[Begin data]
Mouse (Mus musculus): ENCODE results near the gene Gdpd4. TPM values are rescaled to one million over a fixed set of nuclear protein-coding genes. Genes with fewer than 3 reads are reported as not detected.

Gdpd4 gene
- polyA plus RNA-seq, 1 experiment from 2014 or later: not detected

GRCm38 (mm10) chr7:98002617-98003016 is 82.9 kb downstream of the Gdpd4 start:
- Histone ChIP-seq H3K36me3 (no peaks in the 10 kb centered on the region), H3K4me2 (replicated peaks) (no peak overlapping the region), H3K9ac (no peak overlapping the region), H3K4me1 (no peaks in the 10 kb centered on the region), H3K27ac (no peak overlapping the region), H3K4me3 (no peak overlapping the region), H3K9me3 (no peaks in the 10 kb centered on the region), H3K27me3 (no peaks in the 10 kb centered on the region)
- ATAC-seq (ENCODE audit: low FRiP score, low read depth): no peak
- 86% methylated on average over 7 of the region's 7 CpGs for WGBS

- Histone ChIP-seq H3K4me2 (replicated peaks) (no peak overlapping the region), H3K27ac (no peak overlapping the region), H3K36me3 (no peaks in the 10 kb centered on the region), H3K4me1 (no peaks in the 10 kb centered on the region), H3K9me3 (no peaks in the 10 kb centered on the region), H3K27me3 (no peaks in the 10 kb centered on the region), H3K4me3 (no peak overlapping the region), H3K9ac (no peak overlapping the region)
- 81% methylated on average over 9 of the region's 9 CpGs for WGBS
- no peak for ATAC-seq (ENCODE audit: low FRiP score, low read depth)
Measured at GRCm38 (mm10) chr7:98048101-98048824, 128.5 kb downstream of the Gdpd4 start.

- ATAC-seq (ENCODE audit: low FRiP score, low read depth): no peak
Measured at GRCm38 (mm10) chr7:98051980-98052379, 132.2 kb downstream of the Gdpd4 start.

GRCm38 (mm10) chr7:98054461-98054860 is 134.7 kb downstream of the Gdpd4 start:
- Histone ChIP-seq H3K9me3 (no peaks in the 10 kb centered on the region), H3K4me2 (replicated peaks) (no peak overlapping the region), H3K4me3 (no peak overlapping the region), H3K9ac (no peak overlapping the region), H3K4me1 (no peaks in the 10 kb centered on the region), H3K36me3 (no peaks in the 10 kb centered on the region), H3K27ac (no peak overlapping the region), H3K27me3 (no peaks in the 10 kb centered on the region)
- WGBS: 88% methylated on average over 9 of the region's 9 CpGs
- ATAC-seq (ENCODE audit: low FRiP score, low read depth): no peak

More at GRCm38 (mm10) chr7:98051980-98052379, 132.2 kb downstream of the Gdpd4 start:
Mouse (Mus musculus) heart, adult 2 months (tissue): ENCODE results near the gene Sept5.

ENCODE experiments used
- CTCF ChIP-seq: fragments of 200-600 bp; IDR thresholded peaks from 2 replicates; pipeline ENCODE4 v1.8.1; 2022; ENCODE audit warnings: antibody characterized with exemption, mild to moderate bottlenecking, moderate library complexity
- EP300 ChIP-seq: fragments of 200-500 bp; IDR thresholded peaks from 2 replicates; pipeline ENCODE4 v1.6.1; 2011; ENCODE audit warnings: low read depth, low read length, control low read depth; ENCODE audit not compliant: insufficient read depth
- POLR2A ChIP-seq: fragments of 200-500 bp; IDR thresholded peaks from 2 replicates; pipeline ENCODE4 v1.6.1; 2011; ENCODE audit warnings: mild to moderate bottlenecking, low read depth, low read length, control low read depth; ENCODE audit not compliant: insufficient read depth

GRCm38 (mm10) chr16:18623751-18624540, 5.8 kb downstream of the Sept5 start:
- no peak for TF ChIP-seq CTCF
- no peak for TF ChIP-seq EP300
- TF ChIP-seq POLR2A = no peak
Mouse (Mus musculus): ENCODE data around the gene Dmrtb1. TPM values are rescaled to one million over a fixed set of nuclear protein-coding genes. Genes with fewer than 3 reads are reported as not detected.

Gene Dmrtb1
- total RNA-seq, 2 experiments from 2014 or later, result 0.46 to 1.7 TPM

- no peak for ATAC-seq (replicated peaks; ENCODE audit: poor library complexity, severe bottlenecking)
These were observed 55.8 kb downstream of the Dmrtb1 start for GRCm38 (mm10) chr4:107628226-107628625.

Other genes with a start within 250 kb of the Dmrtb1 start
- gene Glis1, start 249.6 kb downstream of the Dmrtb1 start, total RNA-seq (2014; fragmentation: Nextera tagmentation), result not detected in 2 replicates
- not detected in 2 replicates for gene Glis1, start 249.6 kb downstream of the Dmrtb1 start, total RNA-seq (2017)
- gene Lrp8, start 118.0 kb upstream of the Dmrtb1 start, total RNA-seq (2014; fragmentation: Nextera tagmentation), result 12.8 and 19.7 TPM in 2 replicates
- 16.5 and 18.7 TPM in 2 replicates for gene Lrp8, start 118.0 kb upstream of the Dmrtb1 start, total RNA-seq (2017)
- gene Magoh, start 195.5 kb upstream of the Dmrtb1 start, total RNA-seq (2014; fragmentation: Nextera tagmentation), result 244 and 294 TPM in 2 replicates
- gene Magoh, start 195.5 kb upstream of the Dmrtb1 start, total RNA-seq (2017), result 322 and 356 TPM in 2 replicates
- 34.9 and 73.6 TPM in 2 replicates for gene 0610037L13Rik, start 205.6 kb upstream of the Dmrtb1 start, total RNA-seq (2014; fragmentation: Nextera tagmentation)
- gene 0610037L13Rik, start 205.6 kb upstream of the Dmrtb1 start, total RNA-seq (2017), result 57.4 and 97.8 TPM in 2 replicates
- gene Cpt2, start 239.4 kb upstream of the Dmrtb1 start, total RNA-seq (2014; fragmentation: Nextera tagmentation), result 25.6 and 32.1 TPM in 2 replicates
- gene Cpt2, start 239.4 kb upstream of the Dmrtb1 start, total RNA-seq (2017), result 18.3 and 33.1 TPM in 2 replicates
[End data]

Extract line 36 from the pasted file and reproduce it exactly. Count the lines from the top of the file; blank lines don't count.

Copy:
- gene Lrp8, start 118.0 kb upstream of the Dmrtb1 start, total RNA-seq (2014; fragmentation: Nextera tagmentation), result 12.8 and 19.7 TPM in 2 replicates